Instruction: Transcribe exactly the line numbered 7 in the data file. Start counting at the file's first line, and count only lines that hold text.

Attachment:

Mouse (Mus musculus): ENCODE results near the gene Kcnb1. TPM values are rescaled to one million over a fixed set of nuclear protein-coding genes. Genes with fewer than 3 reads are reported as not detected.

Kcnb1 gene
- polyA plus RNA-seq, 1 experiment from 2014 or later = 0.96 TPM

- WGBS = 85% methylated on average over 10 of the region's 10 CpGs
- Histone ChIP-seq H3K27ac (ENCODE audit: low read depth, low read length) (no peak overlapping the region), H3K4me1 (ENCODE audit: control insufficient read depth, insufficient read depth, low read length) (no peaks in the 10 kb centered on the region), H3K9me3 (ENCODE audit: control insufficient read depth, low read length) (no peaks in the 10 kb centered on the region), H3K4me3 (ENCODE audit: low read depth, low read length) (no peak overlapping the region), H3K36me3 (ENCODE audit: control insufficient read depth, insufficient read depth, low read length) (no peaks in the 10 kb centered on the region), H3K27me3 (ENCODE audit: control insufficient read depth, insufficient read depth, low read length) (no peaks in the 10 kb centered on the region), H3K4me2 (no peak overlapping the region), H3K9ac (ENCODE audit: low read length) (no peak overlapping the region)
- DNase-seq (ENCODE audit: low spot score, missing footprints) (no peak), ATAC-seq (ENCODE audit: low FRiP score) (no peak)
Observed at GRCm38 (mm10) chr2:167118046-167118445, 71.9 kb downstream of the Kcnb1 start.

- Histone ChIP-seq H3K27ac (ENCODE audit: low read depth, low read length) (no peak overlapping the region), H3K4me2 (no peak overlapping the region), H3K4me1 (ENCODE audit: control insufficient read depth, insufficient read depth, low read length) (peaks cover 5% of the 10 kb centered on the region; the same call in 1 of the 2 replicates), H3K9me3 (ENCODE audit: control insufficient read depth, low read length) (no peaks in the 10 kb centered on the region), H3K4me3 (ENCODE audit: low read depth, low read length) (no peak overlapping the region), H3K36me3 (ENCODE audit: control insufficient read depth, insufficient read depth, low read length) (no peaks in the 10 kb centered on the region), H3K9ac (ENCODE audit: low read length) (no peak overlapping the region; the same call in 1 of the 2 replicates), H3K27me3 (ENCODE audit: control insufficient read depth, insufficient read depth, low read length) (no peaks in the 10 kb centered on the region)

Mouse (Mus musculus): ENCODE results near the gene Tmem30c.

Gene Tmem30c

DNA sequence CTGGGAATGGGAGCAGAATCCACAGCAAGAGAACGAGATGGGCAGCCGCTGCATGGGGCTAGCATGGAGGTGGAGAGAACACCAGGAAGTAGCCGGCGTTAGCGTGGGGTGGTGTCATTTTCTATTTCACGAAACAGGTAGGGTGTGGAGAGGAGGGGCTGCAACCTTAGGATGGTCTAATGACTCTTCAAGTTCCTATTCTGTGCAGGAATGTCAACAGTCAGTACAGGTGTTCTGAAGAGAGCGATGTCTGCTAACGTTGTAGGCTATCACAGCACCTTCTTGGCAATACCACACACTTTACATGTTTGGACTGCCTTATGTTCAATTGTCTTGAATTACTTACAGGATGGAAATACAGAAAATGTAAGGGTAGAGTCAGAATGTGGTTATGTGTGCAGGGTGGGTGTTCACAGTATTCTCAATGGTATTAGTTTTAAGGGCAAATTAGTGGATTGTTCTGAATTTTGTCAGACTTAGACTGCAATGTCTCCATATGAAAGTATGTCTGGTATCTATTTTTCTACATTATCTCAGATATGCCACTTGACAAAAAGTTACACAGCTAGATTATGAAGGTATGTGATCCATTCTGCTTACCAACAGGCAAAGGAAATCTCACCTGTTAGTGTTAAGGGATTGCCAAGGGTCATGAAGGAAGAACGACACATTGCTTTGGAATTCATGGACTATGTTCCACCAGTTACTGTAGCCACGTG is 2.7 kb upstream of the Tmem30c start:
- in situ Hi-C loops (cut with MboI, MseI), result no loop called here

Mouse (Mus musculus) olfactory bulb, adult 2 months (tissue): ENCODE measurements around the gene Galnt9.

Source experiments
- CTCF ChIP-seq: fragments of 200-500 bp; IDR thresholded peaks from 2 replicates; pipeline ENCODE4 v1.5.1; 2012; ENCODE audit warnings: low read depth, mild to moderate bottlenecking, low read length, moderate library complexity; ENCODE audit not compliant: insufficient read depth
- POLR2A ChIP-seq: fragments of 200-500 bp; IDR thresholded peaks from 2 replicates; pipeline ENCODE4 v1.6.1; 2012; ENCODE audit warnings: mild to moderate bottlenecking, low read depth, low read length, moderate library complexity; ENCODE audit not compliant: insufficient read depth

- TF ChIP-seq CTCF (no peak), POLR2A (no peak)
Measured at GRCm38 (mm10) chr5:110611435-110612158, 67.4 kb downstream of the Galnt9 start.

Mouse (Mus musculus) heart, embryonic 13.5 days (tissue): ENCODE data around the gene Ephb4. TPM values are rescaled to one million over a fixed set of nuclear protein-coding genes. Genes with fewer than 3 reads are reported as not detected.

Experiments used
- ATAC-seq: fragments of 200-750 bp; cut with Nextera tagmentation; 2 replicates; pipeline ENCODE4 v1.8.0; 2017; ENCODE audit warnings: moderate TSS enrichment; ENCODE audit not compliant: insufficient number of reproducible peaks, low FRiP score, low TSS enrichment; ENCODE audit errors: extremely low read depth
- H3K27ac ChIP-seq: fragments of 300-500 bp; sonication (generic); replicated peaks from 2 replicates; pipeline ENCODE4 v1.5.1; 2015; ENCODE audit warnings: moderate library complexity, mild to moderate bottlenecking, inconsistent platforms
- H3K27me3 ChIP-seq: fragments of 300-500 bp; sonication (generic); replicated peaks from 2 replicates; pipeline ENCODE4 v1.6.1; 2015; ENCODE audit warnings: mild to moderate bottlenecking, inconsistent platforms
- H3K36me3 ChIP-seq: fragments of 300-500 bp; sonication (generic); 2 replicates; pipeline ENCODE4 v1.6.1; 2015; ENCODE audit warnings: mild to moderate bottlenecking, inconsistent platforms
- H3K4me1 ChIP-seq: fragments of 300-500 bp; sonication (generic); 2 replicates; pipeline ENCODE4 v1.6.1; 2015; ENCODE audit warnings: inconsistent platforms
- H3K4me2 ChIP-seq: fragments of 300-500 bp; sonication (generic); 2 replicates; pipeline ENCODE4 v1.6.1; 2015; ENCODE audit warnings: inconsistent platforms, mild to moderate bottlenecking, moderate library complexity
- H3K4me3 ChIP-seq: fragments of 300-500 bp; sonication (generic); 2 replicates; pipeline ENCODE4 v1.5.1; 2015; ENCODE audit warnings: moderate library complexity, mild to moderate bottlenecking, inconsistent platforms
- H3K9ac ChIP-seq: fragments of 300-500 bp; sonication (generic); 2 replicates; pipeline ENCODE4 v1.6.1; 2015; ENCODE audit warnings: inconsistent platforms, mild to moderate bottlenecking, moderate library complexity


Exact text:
Observed at GRCm38 (mm10) chr2:167118046-167118445, 71.9 kb downstream of the Kcnb1 start.